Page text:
Happy belated new year, my gentle readers.
Ah, don’t we all know that German is a difficult langue to master. Of course, for some, those born German, it’s a little bit easier than for all others. But, incidentally, not everybody can be as lucky. And in turn, it is hardly surprising that a significant number of non-native speakers who tempted their fate by attempting to learn their language of choice, remarked, as did Mark Twain, that German should be classified among the dead languages, because only the dead have enough time to learn it.
Strangely though, Mr. Clemens was clever enough to find out about the most bizarre idiosyncrasies after spending onlya couple of weeks in Heidelberg, if I am informed correctly.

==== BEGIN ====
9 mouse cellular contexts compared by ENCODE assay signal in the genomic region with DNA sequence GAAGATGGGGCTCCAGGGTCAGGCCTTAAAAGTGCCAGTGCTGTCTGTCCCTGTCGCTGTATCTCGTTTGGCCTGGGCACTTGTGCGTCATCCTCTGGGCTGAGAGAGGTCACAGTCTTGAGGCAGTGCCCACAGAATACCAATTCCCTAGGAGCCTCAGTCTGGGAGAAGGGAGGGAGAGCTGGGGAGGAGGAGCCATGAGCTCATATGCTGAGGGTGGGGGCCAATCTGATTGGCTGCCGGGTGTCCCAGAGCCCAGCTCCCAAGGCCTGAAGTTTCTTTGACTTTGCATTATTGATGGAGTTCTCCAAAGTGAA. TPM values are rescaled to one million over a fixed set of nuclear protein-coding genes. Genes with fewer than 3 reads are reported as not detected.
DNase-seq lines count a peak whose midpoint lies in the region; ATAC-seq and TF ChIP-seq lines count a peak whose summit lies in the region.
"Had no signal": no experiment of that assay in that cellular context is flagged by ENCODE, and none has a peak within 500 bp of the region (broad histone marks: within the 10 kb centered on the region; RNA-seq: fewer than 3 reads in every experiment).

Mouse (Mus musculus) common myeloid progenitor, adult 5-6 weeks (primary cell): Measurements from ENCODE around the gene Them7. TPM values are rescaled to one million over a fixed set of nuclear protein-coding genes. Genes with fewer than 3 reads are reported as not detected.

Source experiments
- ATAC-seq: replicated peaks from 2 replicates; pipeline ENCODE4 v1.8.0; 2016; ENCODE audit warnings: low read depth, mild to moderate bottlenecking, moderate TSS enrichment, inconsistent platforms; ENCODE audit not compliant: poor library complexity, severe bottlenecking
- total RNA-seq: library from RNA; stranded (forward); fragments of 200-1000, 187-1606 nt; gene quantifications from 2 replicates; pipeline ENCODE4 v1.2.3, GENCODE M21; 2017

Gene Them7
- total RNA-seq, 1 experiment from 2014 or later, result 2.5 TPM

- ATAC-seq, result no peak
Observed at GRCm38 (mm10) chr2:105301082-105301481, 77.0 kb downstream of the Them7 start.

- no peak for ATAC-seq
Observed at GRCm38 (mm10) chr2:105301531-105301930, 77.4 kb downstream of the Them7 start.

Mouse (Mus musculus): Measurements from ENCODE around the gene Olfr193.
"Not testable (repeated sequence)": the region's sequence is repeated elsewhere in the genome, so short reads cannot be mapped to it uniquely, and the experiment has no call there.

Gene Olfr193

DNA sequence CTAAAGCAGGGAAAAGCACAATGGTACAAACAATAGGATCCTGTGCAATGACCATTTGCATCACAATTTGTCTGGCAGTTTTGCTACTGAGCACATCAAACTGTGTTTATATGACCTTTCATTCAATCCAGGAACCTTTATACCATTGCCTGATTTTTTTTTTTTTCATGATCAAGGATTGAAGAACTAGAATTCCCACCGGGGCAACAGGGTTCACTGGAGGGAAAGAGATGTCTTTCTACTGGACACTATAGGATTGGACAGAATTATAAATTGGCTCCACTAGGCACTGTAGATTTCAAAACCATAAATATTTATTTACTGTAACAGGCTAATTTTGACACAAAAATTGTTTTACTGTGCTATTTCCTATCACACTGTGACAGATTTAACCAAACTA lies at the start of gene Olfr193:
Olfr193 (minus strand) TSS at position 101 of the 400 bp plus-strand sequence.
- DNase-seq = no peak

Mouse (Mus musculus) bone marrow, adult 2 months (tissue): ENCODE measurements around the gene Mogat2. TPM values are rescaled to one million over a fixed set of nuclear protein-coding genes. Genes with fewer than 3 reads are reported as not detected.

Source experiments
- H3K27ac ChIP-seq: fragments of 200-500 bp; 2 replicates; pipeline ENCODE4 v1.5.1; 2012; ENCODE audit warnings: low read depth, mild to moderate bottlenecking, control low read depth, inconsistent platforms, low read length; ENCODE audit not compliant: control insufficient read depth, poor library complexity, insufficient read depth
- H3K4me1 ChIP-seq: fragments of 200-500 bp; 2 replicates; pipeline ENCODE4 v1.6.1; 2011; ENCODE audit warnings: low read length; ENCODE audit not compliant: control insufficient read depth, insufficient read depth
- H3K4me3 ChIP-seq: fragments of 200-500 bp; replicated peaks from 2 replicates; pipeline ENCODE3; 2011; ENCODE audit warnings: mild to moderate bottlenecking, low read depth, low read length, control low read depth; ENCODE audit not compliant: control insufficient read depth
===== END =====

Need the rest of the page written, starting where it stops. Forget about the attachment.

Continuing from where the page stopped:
But it is not only the German language as such that spells trouble for English speakers. Sometimes, mere city names can become the essence of a joke that will go around for decades.
You will probably guess what I am referring to. It is, of course, President Kennedy’s famous Cold War address in Berlin in which he, actually in correct German, stated – „I am a Berliner“. A sentence that can mean both „I am a citizen of Berlin“ and „I am a jelly doughnut“ (actually, I think the jelly is optional in a ‚Berliner‘).
It’s not that anyone in Berlin would not have understood what Kennedy was referring to. But I guess – after having been told about the awful German language – some people in the American delegation were quite happy that the wall had been erected in Berlin, not in Vienna – for those in doubt, the German name for Vienna is Wien, the inhabitants of Wien are usually referred to as „Wiener“…
Why that, why tonight? For no obvious reasons. But a few days ago, Brad Delong quoted the speech. And he started a lenghty discussion about German grammar and jelly doughnuts. You can find the entry here.